• Re: One man’s trash is another man’s treasure.

      Where I live in central MA, free books are everywhere. People bring ’em to the recycling centers. In good weather, boxes of books are on the curbs. Some supermarkets and drug stores have bins where customers drop off so others can pick through ’em. Some companies, like mine, purchase bookshelves so employees can start their own lending libraries. The choices from these sources are strikingly similar to those at our local libraries. It’s conceivable to me that communities here might conclude we don’t need libraries much anymore.

      Re: it will come down to what works best for each library within their own community.

      This may be true, though I see the power of the library brand overwhelm it. Libraries today remind me of where General Motors was in the 1970s, maybe early 1980s. Though quality and value had declined, sales remained strong on the strength of brand perceptions. That changed during the 80s and it took decades for GM to recover — long after the company had improved product quality and value.

      I’d argue we’ve begun seeing the decline of the library brand. Stories in the NY Times about “library porn” hurt. Satire of the type we’ve seen from Jay Leno, Jon Stewart and The Onion hurt. Increasing public association between libraries and physical books (69% in 2005; 75% in 2010) hurts with so many new readers growing up on digital content. The profession and Institution’s release of aspirational goals is another harm (IMO).

      GM had a chance to recover because its product is a necessity for most of us and a highly desired item even for those who don’t need a car. GM’s direct and indirect workforce is perceived as male and worthy of federal government support. This is not true for libraries and I fear once the scale tips, we won’t see a comeback.

    • Joneser says:

      Maybe free books are so ubiquitous in Central MA because the libraries are supposedly so bad?

      Hey, one paperback with a blue cover is the same as another with a blue cover – right?

  8. R.E. Riker says:

    “Why fiction is good for you” by Jonathan Gottschall, from The Boston Globe, April 29, 2012, –

  9. Gnomadic says:

    To those who think popular novels and DVDs have no place in the library, what say you about patrons who use public computers for watching non-educational YouTube videos, playing World of Warcraft, accessing Facebook, writing personal emails? There’s nothing aspirational or transcendant about these activities; they are not cultural needs, yet that’s what I see the vast majority of computer users in my library doing. Should we have policies prohibiting such behavior? Should we have to constantly monitor patrons Internet use? Should we only whitelist websites we deem high-quality enough?(This isn’t an attack on your opinions, which I have total respect for, just taking this notion a step further and soliciting your thoughts)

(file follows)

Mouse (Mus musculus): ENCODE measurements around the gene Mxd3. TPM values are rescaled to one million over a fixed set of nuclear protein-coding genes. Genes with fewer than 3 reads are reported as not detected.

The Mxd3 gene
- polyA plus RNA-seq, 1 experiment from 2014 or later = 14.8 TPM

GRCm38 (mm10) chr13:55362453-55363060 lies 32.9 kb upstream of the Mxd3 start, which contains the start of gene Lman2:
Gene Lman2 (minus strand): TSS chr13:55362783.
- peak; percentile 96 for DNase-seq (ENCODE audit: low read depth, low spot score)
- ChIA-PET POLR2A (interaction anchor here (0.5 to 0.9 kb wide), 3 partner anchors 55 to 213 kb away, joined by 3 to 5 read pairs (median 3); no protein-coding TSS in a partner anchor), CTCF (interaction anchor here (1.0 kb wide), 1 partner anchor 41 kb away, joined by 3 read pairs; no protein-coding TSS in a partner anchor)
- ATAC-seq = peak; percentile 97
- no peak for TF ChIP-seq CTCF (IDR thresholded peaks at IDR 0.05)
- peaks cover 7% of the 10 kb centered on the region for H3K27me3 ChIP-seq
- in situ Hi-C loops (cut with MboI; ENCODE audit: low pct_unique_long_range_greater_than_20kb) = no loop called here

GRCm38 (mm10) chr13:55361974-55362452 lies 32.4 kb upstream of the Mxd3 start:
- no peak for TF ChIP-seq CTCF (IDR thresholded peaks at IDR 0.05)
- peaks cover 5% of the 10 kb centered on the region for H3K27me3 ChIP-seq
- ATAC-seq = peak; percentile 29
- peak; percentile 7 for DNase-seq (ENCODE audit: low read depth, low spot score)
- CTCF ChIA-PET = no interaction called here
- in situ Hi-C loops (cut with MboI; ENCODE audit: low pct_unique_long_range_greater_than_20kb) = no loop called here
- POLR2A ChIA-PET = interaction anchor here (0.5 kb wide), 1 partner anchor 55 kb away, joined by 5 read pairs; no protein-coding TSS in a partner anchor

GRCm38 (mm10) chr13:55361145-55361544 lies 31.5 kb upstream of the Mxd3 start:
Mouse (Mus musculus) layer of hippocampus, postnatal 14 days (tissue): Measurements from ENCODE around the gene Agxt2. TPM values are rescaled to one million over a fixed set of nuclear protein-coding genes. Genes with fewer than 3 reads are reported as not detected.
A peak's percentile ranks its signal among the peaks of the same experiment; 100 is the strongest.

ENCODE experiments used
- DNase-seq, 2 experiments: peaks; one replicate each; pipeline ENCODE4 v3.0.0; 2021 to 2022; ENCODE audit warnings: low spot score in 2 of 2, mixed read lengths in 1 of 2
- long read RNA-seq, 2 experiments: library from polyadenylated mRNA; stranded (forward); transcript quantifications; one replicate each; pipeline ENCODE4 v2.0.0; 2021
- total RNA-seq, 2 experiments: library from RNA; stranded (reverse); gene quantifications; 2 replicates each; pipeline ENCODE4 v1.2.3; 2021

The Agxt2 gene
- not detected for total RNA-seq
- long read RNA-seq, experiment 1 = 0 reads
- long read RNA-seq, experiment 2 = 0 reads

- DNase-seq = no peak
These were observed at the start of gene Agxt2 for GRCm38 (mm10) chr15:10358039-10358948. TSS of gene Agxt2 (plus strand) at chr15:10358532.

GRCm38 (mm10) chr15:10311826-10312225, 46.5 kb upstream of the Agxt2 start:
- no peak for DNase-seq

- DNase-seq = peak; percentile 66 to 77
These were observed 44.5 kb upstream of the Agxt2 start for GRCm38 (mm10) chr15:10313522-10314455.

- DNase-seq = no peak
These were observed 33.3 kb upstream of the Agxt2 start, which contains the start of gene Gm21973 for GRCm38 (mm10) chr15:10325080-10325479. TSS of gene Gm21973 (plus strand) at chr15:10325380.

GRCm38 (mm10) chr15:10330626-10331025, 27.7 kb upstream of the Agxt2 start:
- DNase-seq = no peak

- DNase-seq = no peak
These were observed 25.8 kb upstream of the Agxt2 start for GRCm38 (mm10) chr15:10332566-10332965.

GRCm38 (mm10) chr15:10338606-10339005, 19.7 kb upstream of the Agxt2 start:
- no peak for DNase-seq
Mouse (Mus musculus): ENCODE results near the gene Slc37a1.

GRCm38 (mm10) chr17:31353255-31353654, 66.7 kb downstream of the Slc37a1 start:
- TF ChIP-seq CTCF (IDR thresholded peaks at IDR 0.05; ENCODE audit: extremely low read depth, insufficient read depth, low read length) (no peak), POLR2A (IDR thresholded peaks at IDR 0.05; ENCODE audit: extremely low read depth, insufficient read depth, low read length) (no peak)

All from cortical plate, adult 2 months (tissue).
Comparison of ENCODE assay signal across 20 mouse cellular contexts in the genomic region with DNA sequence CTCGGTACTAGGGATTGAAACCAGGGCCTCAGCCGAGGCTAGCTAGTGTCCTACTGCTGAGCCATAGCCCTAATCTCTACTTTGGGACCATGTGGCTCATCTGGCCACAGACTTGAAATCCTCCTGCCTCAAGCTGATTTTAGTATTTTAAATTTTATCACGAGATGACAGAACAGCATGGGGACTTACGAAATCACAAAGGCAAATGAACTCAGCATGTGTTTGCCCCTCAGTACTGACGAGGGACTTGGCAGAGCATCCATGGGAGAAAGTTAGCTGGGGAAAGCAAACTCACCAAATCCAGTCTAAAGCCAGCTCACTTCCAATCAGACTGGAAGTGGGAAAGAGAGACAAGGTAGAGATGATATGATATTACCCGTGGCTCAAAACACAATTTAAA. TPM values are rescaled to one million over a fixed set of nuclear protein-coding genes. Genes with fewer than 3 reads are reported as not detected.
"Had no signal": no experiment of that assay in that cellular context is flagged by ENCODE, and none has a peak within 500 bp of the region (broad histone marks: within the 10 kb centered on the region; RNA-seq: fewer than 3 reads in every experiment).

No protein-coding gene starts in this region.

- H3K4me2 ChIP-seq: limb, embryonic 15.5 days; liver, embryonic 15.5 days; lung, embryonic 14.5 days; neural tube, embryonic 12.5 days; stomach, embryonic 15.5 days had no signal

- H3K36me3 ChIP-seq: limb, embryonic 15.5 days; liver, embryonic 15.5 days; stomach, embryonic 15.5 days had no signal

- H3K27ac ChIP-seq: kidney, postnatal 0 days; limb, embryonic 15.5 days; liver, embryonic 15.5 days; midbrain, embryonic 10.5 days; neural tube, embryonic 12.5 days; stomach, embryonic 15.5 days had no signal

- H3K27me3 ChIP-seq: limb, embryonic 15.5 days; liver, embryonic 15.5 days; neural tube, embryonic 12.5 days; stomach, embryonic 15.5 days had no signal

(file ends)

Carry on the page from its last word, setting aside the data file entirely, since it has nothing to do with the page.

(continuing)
10. not a hipster librarian says:

    Will — Yes, balance is important. We meet the customer where he or she is at. Some patrons are at the 50 Shades reading level and interest level.

  11. Since this conversation seems to have devolved into a discussion about stocking highbrow versus lowbrow I’d just like to remind everyone that one generation’s populist dreck is often the next generation’s Great Work.

  12. Ned Ludd says:

    We need to bring back the Real Library. Just BOOKS. We choose. No more CDs, graphic novels, vampires, popular fiction, mass market, Ebooks, DVDs, public access computers, video games, audio books, comic books, celebrity bios, DIY-flavor-of-the-month, or pesky customers. I know we can do it!

  13. Overworked Librarian says:

    Oh Nedd as I read your comment I was thinking, there will be no patrons if you take away all of that! I am a Public Librarian and I would say 80% of the usage here is entertainment based. 20% is research related to actual needs like applying for jobs, financial aid, college applications, typing up letters, legal research and genealogical research.

    • I had two thoughts about Ned’s comment (and picked up on the irony this time):

      WRT pesky customers: many public librarians have told me their greatest challenge/stressor is dealing with unruly, unappreciate patrons. Makes me wonder about the correlation between the materials & services offered and the characteristics of the patrons who find them attractive.

      WRT returning to books only: taken literally the idea won’t work, of course. What would work, I believe, is a comprehensive vision based on its sentiment – to reposition the libary for contemporary needs in a manner that is true to its historic mission and differentiates it from other organizations. I’ve worked out such a vision and betcha it would drive usage, prestige and impact beyond anything libraries have seen for the past 30-40 years.

      This is a big claim, I know – but what makes it credible is the amazing potential of the Institution, its incredible heritage & brand, and new needs for quality librarianship arising from info abundance. There’s so much to work with here, which is why I’m so sad we’re settling for what our libraries are becoming.

  14. noutopianlibrarian says:

    Seems to my peabrain that no matter what library types think, the community that funds the library should have an expectation that it will provide the reading and informational materials that it wants. Twisting our undies in the wind about what is, and isn’t, an “informational need” is a paternal (or maternal as the case may be) distraction. In many communities, there are fairly broad tastes so that both Virginia Woolf and E.L. James are appropriate. At the same time, I walked into a community “library” one time that seemed to consist almost entirely of romance novels, westerns, and hunting books. Who are we to say that this was or was not appropriate?